Having gone through plenty of breakups myself, I can tell you firsthand that they can be a real bummer. Whether you were dumped or the one who initiated it. And even when it’s mutual.
When it’s over, it can be easy to question yourself. I don’t know how many times I’ve heard people wonder post-breakup: Was I really in love? Did they really love me? Were those feelings real?
But I’ve come to realize that loving someone and having a relationship last are two very different things.
It doesn’t have to be one or the other, a forever love story or a fake connection. Even if a relationship ends, the feelings you had while you were in it were real.
One and Only True Love, for a Lifetime
In another piece, I wrote about why I used to struggle with disliking anyone my partner had dated before me. Sometimes it was because these exes had hurt my partner, but that wasn’t the only reason:
I’d internalized a cultural script about monogamy and romance that was very all or nothing. I’d learned that you had to be someone’s One and Only for a relationship to be valid. And not only did you have to be their One and Only right then, but you also had to come out on top when considering their connections with others throughout their life. To be someone’s One True Love, you had to be the only person your partner ever really loved.
Because of this, acknowledging that my partner’s ex had any good qualities (let alone that my partner ever loved them) seemed like a very dangerous premise. It was safer to diminish and invalidate that former relationship in my own mind — and at my pettiest moments, aloud.
And I didn’t just have an all or nothing view when it came to my partner. I also diminished and invalidated my own past relationships. It was my way of reassuring my partner that they had nothing to fear: Yes, I’d dated other people in the past, but what I had with exes wasn’t True Love. They couldn’t hold a candle to what we currently had.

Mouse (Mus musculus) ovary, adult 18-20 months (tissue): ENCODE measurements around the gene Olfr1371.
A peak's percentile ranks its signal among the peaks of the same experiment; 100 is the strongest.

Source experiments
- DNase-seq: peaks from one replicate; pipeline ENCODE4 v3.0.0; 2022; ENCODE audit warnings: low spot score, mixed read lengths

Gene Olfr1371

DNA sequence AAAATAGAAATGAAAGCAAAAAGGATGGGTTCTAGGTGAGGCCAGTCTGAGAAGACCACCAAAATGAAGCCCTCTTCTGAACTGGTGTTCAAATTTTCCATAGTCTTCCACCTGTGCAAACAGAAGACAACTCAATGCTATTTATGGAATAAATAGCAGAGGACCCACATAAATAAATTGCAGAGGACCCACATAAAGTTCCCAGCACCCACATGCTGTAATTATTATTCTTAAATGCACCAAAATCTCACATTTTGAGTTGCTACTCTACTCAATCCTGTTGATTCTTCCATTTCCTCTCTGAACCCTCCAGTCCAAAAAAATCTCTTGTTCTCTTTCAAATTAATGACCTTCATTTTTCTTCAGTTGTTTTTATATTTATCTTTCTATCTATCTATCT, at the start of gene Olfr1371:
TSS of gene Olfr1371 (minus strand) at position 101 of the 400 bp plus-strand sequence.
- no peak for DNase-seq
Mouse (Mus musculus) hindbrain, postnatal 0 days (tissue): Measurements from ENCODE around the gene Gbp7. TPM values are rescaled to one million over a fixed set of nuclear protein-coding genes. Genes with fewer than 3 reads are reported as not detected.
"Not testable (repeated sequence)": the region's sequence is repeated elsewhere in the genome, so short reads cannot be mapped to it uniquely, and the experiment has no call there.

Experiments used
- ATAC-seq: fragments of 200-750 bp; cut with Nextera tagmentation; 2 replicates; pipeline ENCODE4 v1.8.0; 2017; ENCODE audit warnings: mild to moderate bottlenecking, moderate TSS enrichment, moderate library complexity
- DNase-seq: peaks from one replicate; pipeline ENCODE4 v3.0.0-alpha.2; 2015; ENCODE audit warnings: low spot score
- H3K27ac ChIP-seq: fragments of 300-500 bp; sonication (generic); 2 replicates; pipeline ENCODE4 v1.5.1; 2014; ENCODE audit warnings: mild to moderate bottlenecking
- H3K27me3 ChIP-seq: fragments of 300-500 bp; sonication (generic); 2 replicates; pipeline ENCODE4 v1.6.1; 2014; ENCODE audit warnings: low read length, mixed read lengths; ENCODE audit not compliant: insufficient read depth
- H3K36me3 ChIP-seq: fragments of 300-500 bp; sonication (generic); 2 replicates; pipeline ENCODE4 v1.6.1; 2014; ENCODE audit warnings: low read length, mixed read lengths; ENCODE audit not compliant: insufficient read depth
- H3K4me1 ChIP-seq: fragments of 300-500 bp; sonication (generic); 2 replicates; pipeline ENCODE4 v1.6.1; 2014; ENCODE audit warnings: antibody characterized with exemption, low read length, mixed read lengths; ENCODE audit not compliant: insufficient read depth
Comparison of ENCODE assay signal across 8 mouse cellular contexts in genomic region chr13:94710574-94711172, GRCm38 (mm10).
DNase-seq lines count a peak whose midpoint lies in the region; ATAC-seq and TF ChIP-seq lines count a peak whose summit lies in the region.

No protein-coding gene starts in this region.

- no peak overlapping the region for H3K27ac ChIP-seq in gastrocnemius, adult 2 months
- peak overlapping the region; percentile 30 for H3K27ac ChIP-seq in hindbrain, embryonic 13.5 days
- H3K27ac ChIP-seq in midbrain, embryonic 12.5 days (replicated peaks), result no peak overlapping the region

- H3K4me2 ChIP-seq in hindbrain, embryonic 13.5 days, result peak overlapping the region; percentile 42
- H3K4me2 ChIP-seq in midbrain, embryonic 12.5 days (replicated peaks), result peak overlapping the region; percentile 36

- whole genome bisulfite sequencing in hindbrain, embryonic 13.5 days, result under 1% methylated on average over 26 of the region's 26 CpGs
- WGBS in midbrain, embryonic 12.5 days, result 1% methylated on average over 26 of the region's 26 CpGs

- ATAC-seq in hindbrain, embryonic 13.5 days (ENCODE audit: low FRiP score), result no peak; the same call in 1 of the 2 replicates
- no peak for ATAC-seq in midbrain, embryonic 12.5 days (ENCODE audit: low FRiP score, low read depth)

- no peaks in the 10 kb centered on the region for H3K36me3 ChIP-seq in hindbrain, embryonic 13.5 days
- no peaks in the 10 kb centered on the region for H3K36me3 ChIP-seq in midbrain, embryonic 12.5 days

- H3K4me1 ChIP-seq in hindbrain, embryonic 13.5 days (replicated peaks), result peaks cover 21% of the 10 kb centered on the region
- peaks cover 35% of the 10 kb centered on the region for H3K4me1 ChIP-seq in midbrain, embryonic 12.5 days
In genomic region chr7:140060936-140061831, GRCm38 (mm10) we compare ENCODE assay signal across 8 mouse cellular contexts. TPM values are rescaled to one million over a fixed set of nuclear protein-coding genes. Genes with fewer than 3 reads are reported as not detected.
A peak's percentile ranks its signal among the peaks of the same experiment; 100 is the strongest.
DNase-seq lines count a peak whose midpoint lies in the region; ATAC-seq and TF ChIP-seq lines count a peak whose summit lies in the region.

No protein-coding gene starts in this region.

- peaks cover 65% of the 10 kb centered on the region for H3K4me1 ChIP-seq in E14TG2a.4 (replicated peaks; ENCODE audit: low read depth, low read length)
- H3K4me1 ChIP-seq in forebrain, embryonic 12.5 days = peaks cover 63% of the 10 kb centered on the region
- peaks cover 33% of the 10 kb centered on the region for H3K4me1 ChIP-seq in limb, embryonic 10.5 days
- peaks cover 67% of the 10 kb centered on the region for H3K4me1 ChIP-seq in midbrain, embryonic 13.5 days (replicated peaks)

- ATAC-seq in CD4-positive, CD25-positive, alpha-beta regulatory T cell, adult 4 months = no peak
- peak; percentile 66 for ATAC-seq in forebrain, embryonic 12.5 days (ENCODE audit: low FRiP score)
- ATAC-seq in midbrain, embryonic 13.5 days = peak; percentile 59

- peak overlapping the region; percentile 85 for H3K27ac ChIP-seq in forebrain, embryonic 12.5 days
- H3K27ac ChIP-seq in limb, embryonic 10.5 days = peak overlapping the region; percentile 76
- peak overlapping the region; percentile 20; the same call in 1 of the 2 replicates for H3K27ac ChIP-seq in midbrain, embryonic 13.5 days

This reassurance came from a good place, a desire to make someone I loved feel more secure. But then, I’d take it a step too far: I’d say that my exes had meant nothing to me. Ever.
The words always felt true when I spoke them (or at least like something I wanted to be true). Yet, it wasn’t quite right. While it’s true that I was much more interested in moving forward with my present relationship and the future we could build together than what had happened in my past, that didn’t mean that what I’d had with other people before them was nothing.
Maybe we hadn’t worked out. We’d been incompatible for one or more reasons. Maybe we’d hurt each other. But that didn’t invalidate the real feelings we’d had when we were together. Nor did it erase the experiences we’d had or the things that we’d learned from one another.
Being Able to Honestly Acknowledge Past Relationships
As I wrote in an earlier piece, one of the greatest unexpected joys I experienced when I opened up my marriage and began dating polyamorously was finally being able to openly acknowledge my earlier relationships and how much they’d each brought to my life, without feeling like I was damaging my partner by doing so. Since we’d moved away from a place where One and Only was the only way to define love.
Finally, I was able to be honest with myself and with my partners, in a way that I couldn’t manage before. I didn’t have to pretend I had never been in love with anyone else. Not for my partner or for myself. I’d taken out the all or nothing aspect of it. The zero sum of it all. Having loved someone in the past had no bearing on my ability to love my current partner or my ability to love anyone else in the future.